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Almost 900 properties up for auction

Photo by LINDA HARRIS Discussing the upcoming auditor’s sale and how it could impact Steubenville are City Manager Jim Mavromatis and Jefferson County Assistant Prosecutor Cerryn Marshall.

STEUBENVILLE — Jefferson County authorities are preparing to sell off nearly 900 properties to the highest bidder at an Oct. 31 auditor’s sale.

More than half of the parcels being sold at the auditor’s sale — 458 of them — are in Steubenville.

There also are 170 in the Indian Creek Local School District, 170 in Buckeye Local, 57 in Edison Local and 46 in Toronto.

For the most part, “we’re talking about vacant land,” Jefferson County Assistant Prosecutor Cerryn Marshall said. “Roughly 20 percent of them have structures.”

Under Ohio law, any tract “foreclosed upon for delinquent taxes or a tax lien that has been properly offered for sale on two separate occasions, not less than two weeks apart and not sold, shall be forfeited to the state and the county auditor will offer it for sale to the highest bidder.”

It’s a slow-moving process, and Marshall said most of the parcels on the auditor’s sale list have been in the pipeline for years. Any assessments the city placed to recoup costs for grass cutting, demolition or water, would be abated at the conclusion of the sale. Mortgage debt and federal liens would remain, however.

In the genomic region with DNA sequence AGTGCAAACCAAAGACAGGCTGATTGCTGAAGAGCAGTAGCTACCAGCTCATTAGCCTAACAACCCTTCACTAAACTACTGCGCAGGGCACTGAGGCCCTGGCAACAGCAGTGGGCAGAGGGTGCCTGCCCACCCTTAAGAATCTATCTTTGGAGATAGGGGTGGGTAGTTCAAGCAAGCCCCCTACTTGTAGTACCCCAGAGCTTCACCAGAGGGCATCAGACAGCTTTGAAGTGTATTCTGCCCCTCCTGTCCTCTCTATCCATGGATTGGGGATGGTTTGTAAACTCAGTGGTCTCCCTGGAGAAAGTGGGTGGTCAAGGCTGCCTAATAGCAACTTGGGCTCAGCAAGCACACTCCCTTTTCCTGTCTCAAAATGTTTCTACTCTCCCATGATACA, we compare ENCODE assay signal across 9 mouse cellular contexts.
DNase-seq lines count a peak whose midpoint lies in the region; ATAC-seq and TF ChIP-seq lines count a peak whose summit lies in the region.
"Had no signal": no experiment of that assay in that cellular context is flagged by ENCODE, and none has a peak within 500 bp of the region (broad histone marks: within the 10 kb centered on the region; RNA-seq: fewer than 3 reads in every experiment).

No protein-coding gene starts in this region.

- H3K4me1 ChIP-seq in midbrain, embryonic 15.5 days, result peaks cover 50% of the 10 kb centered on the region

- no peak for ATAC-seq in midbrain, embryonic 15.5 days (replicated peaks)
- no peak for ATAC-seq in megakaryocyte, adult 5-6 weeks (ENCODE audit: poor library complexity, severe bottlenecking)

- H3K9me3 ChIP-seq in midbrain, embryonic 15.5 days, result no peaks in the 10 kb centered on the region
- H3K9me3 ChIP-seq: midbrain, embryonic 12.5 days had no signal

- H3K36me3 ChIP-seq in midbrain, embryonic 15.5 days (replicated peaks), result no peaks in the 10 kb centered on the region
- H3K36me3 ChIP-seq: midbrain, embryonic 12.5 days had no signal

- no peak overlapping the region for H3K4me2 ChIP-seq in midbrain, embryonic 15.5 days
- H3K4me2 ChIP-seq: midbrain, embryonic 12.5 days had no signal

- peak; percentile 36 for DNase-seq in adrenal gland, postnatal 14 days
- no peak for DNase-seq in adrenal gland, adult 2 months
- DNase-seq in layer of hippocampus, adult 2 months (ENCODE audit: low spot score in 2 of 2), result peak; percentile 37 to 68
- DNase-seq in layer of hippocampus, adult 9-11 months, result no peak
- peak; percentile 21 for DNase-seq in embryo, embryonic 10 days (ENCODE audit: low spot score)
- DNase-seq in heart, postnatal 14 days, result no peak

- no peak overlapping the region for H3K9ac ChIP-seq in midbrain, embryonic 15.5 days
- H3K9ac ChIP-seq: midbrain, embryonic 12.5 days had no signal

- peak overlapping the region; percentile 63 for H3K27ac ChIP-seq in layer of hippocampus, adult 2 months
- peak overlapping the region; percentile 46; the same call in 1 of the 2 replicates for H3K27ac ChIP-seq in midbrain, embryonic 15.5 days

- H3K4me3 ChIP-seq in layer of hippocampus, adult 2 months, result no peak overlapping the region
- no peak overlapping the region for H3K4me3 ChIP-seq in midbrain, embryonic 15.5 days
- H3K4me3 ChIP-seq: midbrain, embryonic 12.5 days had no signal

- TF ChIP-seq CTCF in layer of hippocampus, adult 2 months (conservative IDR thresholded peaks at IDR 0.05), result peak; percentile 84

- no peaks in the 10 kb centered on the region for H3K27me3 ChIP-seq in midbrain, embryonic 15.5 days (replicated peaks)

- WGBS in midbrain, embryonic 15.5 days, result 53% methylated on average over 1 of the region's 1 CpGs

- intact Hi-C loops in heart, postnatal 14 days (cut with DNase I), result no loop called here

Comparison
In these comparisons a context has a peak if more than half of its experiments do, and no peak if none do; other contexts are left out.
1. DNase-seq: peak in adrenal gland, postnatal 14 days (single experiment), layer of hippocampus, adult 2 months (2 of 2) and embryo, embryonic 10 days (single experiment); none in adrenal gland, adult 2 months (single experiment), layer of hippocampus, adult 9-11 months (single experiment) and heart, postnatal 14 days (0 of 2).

“We want to get the word out,” Steubenville Urban Projects Director Chris Petrossi said.

“There are a number of properties in Steubenville and throughout Jefferson County that people can purchase to construct new homes or garages or just acquire lots.”

Potential buyers will need to bring a valid photo ID and register at the treasurer’s office at least 30 minutes prior to the sale in order to get a bid number, Marshall said. Before bidding, interested parties should hire a professional to do a title search

“We don’t have titles, we don’t have keys, we haven’t been in them,” Marshall said.

“You should get an attorney or licensed professional to do a title search so you know what you’re bidding on, and you’ve got to make sure what you’re buying — the addresses we have may not always be correct, so you’ve got to go to mapping and make sure they’re correct.”

Other things to keep in mind: Bidders can’t have delinquent taxes, and the county frowns on people buying a property at auditor’s sale and then deeding it back to the original owner.” Also, a successful bidder who fails to pay could be charged with contempt of court.

Jefferson County Treasurer Ray Agresta called it a “fresh start” for the properties, and said there’s no better time than now to buy.

“(And) any property that gets back on the tax roll will be a help,” Agresta said. “Our intent is to get as many back on the tax rolls as possible. Some of the properties on this list have been on them for 20 years, that’s how long it’s been.”

Marshall said treasurer sales will be held Nov. 21 and Dec. 12, pointing out a “decent amount” of properties on that list will still have structures on them. Between 1999 and 2017, she said 2,385 parcels have sold. She said the Jefferson County Land Bank gets first chance at any of the properties, and during the years has pulled the trigger on 195 of them.

“You can find a lot of nice properties at a treasurer’s sale,” Agresta added. “They’re only two years out (from being occupied).”

The auditor’s sale as well as the treasurer’s sales will begin at 10 a.m. in the second floor courtroom.

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